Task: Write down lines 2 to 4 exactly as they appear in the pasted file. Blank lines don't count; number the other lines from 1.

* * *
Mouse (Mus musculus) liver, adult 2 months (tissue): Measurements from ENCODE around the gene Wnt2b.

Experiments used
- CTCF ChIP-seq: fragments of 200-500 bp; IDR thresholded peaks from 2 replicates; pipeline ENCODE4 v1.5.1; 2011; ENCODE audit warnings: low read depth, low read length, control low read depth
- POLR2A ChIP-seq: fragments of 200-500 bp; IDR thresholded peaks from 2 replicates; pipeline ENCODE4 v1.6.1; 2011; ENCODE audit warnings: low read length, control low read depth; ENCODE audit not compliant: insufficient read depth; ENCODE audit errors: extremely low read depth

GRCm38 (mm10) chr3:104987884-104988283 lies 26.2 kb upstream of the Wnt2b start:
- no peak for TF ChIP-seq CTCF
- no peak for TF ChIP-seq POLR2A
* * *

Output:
Experiments used
- CTCF ChIP-seq: fragments of 200-500 bp; IDR thresholded peaks from 2 replicates; pipeline ENCODE4 v1.5.1; 2011; ENCODE audit warnings: low read depth, low read length, control low read depth
- POLR2A ChIP-seq: fragments of 200-500 bp; IDR thresholded peaks from 2 replicates; pipeline ENCODE4 v1.6.1; 2011; ENCODE audit warnings: low read length, control low read depth; ENCODE audit not compliant: insufficient read depth; ENCODE audit errors: extremely low read depth